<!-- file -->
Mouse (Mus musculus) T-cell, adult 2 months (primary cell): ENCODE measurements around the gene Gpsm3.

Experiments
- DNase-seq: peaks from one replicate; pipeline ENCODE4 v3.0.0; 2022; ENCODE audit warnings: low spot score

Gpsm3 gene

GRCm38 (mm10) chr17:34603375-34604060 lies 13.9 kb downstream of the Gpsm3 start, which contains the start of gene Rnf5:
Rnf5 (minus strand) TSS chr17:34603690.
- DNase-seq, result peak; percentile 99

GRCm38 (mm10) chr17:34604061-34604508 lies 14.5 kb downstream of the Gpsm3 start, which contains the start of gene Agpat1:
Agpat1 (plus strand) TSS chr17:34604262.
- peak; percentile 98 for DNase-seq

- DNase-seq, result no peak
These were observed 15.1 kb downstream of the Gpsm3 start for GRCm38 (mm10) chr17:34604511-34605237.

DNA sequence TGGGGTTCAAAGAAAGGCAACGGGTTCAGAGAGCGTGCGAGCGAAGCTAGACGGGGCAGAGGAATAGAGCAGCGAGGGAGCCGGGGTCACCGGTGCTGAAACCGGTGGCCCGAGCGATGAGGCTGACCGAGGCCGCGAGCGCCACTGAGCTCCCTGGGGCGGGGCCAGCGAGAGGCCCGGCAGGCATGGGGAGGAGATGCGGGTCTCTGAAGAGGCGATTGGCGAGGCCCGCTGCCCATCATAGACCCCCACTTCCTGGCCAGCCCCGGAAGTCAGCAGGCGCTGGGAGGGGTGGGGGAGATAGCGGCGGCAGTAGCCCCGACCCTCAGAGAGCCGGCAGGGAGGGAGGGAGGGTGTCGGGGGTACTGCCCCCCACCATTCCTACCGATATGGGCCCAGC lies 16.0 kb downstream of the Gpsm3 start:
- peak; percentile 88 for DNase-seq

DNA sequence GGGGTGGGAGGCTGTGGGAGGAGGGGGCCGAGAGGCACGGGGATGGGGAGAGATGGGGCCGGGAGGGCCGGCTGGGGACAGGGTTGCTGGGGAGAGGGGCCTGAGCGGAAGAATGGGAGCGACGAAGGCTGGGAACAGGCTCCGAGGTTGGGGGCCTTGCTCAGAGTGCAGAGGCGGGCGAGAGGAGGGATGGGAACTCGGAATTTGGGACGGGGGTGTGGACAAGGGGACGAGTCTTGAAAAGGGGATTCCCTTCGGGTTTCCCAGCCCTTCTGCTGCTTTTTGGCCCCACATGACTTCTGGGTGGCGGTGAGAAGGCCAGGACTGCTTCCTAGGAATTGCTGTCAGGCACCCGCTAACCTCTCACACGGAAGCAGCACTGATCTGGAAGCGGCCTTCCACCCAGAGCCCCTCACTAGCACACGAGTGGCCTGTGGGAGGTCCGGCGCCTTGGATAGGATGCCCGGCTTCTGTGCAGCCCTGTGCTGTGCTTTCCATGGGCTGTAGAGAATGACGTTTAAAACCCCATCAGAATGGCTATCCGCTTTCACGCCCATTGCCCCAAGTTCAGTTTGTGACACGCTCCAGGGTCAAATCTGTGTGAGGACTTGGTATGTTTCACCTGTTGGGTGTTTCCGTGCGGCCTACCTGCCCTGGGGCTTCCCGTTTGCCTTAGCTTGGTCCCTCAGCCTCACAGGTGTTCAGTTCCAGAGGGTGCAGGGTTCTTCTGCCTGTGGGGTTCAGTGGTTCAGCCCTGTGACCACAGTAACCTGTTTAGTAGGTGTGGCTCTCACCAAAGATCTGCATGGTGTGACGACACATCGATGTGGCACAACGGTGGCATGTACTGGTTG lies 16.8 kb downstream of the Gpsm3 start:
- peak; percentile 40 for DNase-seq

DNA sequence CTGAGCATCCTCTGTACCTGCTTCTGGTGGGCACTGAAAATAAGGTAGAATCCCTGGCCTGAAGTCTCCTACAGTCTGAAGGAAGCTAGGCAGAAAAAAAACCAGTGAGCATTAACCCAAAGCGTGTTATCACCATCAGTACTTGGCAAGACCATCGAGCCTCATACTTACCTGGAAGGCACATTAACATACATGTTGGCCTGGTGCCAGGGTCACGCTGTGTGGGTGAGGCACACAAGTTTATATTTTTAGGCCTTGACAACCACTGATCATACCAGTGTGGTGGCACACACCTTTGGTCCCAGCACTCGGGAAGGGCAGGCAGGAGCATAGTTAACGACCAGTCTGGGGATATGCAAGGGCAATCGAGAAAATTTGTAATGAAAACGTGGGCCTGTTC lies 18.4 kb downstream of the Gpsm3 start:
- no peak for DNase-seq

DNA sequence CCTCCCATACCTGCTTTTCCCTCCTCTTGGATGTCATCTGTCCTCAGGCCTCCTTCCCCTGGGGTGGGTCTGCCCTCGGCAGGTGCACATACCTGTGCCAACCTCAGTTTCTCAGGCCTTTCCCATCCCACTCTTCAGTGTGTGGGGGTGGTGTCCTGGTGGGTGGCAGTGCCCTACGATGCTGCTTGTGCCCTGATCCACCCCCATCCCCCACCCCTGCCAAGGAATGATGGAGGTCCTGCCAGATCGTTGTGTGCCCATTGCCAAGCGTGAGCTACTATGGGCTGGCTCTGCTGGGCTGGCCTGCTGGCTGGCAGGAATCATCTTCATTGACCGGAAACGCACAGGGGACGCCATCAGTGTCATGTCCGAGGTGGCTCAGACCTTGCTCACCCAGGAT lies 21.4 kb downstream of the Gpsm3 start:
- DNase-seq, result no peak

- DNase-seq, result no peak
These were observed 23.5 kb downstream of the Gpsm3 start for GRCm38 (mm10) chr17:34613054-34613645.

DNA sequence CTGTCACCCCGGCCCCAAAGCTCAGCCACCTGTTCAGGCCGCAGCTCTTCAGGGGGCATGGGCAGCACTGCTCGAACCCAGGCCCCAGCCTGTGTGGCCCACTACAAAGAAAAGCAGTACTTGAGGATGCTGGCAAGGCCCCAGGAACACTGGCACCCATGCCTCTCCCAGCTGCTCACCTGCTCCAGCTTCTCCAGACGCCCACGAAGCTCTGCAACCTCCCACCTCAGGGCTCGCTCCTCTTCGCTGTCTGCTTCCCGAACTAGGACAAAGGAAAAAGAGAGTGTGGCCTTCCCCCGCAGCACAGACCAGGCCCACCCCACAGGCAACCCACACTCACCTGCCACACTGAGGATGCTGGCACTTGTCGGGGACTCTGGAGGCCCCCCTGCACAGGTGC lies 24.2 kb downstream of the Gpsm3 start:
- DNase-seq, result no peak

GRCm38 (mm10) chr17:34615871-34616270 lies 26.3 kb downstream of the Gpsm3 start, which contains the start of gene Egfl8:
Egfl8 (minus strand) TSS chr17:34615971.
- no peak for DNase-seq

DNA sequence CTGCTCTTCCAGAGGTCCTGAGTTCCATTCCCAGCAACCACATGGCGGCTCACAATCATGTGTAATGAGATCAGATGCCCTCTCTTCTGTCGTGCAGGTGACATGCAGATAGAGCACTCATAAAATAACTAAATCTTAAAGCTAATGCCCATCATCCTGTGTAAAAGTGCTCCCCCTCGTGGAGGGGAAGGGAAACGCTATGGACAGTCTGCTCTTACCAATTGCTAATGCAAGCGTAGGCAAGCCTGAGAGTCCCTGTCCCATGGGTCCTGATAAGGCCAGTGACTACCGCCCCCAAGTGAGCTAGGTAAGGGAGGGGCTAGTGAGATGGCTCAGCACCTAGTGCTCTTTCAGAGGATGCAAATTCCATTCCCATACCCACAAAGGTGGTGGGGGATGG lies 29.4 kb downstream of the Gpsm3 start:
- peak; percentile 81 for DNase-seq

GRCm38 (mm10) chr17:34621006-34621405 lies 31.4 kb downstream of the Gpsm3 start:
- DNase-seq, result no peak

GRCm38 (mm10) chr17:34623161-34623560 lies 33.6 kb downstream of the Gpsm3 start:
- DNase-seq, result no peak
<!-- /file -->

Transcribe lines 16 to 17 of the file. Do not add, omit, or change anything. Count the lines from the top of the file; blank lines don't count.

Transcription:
- peak; percentile 40 for DNase-seq

DNA sequence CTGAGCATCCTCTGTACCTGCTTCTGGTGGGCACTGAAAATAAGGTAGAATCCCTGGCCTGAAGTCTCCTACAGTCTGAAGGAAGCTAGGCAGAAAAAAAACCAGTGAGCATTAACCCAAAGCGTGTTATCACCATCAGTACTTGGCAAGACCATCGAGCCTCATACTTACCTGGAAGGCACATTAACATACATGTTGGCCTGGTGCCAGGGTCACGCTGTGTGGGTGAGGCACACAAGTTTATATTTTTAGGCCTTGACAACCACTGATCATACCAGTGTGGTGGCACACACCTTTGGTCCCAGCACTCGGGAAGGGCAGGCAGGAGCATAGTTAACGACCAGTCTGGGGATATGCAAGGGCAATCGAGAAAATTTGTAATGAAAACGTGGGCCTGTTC lies 18.4 kb downstream of the Gpsm3 start: